User Guide: DSim Common Options

Modified on Thu, 11 Jul at 11:43 AM

User Guide: DSim Common Options

Options can be applied on the command line. Additionally, DSim will apply any valid DSim options which have been assigned to the environment variable $DSIM_CMD_OPTIONS. $DSIM_CMD_OPTIONS are applied after all other options.


Conversely, DVlcom and DVhcom will respond to $DVLCOM_CMD_OPTIONS and $DVHCOM_CMD_OPTIONS respectively.


DSim Cloud CLI


In DSim Cloud CLI, the 3 environment variables need to be used like so:


  • $DSIM_CMD_OPTIONS should be %DSIM_CMD_OPTIONS%
  • $DVLCOM_CMD_OPTIONS should be %DVLCOM_CMD_OPTIONS%
  • $DVHCOM_CMD_OPTIONS should be %DVHCOM_CMD_OPTIONS%

Getting Help

-help will list all options supported by the executable. This applies to any Metrics product.



Standard Options

The following options are common to most HDL simulators. Those specific to a particular Metrics product are annotated in the table.


Option DSim DVlcom DVhcom Description
+ignore+item[+...] Y Y Specifies preprocessor directives, valid in other tools, that are to be ignored by DSim. When encountered, the directive and any other text on the same line will be ignored. Multiple items can be specified separated by +. This option may be given more than once.
+incdir+dir[+...] Y Y Specifies one or more directories to add to the include file search path. Separate path elements with '+' signs. This option may be given more than once.
-incdir dir[:...] Y Y Specifies one or more directories to add to the include file search path. Separate path elements with ':' signs. This option may be given more than once.
+define+NAME[+...] Y Y Define a preprocessor macro called NAME on the command line. +define+NAME will define the name such that `ifdef will see it. +define+NAME=value will assign a specific value to the name. This option can be given more than once.
-define NAME[:...] Y Y Define a preprocessor macro called NAME on the command line. -define NAME will define the name such that `ifdef will see it. -define NAME=value will assign a specific value to the name. Separate define elements with ':' signs. This option may be given more than once
-f / -F file Y Y Y Include additional options in file. If -f is used, then any items in the file are interpreted relative to the directory in which DSim was invoked. Alternatively, -F will interpret pathnames relative to the location of the file being read.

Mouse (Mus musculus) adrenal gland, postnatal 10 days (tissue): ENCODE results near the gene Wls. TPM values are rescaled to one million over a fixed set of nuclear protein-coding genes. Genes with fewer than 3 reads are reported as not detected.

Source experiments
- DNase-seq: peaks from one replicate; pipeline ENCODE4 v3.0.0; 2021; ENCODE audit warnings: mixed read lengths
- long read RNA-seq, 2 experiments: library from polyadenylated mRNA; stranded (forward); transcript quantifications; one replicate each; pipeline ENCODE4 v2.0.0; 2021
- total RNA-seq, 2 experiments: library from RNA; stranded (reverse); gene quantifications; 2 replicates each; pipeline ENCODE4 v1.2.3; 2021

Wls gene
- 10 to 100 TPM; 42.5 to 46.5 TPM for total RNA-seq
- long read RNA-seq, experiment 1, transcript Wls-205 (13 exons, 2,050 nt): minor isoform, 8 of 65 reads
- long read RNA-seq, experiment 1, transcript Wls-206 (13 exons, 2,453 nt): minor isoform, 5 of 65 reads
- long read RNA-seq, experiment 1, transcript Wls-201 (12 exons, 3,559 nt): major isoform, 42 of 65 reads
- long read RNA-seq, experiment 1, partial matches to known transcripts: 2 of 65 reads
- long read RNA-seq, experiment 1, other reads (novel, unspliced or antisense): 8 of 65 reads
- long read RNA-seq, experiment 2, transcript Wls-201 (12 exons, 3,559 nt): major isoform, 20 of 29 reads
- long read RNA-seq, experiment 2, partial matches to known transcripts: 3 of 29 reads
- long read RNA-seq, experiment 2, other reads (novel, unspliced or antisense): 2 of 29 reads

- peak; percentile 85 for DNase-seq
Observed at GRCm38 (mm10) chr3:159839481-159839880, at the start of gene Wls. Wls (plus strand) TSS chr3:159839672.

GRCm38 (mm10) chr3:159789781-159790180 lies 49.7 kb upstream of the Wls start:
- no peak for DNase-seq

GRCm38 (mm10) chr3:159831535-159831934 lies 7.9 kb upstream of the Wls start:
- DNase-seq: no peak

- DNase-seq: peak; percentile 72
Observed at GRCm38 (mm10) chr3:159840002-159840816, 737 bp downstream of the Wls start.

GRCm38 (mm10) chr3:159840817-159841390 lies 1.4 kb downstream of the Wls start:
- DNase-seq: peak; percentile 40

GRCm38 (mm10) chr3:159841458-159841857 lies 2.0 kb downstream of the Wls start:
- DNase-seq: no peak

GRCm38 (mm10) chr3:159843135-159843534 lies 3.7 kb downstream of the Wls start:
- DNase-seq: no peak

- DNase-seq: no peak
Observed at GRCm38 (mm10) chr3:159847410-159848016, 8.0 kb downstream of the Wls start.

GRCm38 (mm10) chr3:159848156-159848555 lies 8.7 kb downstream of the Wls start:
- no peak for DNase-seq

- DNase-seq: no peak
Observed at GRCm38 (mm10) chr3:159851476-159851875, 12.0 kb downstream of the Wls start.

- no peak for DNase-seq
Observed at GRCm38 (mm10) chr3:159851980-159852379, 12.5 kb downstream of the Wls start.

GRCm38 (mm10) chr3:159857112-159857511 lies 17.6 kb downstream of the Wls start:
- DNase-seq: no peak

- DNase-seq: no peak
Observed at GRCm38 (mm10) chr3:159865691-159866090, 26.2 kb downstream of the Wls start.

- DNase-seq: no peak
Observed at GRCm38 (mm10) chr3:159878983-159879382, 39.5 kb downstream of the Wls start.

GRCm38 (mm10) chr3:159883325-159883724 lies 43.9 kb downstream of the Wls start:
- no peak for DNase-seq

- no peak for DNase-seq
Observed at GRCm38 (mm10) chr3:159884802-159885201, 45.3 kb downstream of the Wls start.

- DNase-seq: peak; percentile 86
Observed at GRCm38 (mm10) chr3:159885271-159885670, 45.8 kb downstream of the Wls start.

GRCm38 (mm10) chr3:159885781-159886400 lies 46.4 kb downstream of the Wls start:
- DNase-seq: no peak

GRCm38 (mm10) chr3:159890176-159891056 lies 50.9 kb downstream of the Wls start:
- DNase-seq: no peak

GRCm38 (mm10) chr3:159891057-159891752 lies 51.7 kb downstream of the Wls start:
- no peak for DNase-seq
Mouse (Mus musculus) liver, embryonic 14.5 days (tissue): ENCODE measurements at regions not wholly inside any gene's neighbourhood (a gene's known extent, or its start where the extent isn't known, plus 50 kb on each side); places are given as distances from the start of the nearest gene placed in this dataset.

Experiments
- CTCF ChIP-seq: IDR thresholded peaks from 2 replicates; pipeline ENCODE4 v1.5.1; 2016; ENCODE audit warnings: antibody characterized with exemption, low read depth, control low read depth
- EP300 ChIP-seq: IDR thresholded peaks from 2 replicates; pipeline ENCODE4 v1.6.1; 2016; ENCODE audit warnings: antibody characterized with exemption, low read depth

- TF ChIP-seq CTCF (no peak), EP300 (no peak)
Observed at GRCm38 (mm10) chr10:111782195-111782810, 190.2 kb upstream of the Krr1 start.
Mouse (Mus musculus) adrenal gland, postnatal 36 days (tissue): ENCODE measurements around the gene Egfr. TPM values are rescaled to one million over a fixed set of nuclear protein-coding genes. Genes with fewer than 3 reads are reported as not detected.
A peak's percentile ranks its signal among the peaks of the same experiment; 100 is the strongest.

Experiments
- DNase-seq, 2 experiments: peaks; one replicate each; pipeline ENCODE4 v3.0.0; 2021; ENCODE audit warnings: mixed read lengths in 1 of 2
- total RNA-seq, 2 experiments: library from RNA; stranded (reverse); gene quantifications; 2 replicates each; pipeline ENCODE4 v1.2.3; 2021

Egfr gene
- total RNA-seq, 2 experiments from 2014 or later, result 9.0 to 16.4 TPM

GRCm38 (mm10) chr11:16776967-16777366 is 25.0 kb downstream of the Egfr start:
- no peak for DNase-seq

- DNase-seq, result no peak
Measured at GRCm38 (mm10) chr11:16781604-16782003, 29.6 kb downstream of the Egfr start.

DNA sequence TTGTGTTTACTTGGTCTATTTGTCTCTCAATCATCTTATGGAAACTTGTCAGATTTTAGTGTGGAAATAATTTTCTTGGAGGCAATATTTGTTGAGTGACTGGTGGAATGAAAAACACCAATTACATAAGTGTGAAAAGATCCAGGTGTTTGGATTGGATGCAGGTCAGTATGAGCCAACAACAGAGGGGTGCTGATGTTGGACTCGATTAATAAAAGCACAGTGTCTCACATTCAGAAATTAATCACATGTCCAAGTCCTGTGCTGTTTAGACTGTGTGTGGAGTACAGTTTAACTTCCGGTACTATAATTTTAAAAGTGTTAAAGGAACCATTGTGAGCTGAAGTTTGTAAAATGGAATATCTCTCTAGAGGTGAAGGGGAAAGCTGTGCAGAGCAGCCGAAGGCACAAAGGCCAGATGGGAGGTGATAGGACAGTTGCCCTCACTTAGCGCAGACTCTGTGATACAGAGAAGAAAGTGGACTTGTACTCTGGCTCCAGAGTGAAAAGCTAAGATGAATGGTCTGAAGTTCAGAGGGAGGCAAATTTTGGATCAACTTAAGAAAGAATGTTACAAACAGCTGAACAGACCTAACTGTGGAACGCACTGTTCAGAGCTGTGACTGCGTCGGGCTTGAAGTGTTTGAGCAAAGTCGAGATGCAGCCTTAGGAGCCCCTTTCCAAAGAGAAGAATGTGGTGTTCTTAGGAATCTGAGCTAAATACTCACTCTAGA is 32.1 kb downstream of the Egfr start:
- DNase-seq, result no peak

-l logfile Y Y Y Specify the log file (default is dsim.log which logs stdout and stderr from DSim itself). To suppress creation of a log file, use -l /dev/null.
-v file Y Y Specify a library file, which is scanned if required to resolve references to otherwise undefined module instances. This option may be given more than once. Each file may contain one or more module definitions which are used as required to resolve unresolved references.
-y dir Y Y Specify a library directory, which is scanned if required to resolve undefined module references. This option may be given more than once. For each unresolved module, a file having the module's name, plus any extension, is searched in all -y path directories, and is loaded as required.
+libext+xyz[+...] Y Y Specifies a suffix xyz to use for searching in -y library directories.
-iter-limit n Y Set scheduler iteration limit to detect infinite zero-delay loops (default: 1000000)
-profile <level> Y Enable cpu time profiling for the entire simulation reporting at the given level. The profiling feature has some limitations and although it provides significant value it is not a full featured profiling tool. For more information see Profiling
-profile-start <time> Y Start profiling at the given simulation time
-profile-end <time> Y End profiling at the given simulation time
-gen-profile Y Compile time option to instrument code to track number of times a function is called during simulation. Results reported when -profile is used
-sv Y Y Make -sv20XX options apply to all SystemVerilog and unknown files regardless of suffix. Note: Exclusion of this option may defer to assumptions made on the filename, see below.
-sv2005 Y Y Treat SV-LRM'05 keywords as reserved in SystemVerilog and unknown files. Note: Exclusion of this option will may defer to assumptions made on the filename, see below.
-sv2009 Y Y Treat SV-LRM'09 keywords as reserved in SystemVerilog and unknown files. Note: Exclusion of this option may defer to assumptions made on the filename, see below.